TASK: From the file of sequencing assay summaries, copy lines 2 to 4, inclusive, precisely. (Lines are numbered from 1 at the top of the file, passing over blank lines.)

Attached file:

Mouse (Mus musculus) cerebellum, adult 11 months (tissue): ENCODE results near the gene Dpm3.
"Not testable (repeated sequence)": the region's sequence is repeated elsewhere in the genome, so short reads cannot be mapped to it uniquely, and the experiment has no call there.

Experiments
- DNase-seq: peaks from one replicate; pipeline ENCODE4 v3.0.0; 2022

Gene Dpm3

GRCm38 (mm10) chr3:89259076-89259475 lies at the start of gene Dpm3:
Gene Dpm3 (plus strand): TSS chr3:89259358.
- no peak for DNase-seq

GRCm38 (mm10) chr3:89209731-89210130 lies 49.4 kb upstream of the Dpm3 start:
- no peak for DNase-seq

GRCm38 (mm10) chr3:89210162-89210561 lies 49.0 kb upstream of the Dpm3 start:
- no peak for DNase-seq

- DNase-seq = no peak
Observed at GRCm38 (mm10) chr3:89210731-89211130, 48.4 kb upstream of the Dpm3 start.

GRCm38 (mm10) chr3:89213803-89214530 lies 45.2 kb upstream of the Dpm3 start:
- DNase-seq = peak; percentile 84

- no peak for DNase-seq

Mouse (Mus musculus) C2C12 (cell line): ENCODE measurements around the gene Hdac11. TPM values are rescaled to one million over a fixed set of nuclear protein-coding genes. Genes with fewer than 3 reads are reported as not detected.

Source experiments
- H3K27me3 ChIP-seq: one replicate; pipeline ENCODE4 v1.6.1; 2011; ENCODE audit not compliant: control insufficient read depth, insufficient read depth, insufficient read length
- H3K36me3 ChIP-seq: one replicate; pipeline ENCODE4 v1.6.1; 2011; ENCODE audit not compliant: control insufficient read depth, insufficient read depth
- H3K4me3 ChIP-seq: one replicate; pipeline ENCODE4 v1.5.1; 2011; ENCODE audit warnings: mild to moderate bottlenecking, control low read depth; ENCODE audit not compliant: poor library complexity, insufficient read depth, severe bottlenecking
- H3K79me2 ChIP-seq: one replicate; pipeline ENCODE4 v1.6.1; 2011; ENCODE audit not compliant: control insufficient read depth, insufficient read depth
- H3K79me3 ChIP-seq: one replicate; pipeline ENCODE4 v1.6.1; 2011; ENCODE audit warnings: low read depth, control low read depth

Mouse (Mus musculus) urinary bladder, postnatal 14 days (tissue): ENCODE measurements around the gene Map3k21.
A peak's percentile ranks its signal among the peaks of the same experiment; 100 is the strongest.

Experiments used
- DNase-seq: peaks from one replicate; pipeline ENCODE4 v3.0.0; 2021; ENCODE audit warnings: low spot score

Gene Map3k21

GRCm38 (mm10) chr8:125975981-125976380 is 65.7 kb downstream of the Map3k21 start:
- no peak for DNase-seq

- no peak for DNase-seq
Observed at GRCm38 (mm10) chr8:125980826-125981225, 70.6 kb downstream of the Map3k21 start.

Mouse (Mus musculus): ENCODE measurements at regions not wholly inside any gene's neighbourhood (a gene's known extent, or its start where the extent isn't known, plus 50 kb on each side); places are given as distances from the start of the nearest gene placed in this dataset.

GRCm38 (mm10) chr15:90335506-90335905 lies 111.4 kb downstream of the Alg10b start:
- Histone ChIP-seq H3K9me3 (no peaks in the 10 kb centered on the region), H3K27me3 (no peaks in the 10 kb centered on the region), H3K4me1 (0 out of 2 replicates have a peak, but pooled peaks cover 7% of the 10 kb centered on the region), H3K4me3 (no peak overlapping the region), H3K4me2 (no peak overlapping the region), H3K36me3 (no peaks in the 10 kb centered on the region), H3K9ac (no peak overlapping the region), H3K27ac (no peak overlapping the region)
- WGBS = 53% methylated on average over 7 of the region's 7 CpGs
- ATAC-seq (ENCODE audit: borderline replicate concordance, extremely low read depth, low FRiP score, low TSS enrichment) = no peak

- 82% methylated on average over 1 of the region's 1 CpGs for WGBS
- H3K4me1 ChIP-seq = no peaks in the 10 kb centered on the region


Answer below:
"Not testable (repeated sequence)": the region's sequence is repeated elsewhere in the genome, so short reads cannot be mapped to it uniquely, and the experiment has no call there.

Experiments
- DNase-seq: peaks from one replicate; pipeline ENCODE4 v3.0.0; 2022